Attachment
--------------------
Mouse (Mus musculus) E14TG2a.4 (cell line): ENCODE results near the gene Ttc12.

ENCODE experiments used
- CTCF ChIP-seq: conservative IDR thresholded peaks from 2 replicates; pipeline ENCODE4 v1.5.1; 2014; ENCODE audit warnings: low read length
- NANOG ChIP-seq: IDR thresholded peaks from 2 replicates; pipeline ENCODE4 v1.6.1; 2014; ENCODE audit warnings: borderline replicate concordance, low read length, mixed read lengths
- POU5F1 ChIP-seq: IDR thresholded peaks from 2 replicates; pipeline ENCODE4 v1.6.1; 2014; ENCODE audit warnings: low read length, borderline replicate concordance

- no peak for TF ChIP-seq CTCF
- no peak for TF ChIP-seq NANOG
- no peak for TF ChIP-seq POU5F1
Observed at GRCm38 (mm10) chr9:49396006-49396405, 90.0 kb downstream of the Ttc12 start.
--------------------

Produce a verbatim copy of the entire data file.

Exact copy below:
Mouse (Mus musculus) E14TG2a.4 (cell line): ENCODE results near the gene Ttc12.

ENCODE experiments used
- CTCF ChIP-seq: conservative IDR thresholded peaks from 2 replicates; pipeline ENCODE4 v1.5.1; 2014; ENCODE audit warnings: low read length
- NANOG ChIP-seq: IDR thresholded peaks from 2 replicates; pipeline ENCODE4 v1.6.1; 2014; ENCODE audit warnings: borderline replicate concordance, low read length, mixed read lengths
- POU5F1 ChIP-seq: IDR thresholded peaks from 2 replicates; pipeline ENCODE4 v1.6.1; 2014; ENCODE audit warnings: low read length, borderline replicate concordance

- no peak for TF ChIP-seq CTCF
- no peak for TF ChIP-seq NANOG
- no peak for TF ChIP-seq POU5F1
Observed at GRCm38 (mm10) chr9:49396006-49396405, 90.0 kb downstream of the Ttc12 start.